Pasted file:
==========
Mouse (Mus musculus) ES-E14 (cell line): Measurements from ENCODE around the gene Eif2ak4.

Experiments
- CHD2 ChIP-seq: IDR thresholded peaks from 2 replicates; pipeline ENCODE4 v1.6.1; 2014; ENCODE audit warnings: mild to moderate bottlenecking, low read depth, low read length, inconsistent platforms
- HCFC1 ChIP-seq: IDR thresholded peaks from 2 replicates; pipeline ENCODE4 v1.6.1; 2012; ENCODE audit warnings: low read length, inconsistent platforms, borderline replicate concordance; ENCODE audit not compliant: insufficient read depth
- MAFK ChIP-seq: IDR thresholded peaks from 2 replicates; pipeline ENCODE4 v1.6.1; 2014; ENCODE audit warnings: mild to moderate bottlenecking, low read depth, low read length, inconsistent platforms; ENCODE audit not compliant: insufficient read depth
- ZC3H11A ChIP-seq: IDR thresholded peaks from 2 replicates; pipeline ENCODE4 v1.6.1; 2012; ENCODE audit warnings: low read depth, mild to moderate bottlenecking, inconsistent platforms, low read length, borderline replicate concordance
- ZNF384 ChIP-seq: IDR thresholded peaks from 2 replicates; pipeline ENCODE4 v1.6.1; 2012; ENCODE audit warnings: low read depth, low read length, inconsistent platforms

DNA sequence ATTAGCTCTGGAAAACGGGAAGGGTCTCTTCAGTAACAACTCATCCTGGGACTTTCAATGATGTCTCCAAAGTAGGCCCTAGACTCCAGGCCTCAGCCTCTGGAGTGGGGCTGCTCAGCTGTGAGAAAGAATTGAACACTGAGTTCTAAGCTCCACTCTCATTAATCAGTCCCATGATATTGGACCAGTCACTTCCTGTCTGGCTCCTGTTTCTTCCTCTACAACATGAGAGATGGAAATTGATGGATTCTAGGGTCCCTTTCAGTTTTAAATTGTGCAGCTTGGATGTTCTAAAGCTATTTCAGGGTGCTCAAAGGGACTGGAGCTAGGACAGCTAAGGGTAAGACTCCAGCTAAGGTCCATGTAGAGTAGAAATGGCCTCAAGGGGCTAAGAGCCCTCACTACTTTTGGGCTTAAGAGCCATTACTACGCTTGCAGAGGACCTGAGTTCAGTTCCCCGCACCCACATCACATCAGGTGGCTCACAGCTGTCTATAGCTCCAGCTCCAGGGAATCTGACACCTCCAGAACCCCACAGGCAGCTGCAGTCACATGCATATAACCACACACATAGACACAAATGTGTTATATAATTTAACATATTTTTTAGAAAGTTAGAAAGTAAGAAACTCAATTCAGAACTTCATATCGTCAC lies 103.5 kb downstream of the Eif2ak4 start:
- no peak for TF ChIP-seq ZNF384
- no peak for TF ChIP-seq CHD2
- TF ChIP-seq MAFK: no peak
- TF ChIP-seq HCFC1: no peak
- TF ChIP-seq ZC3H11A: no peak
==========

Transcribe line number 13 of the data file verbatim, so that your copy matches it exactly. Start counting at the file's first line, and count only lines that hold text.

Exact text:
- TF ChIP-seq ZC3H11A: no peak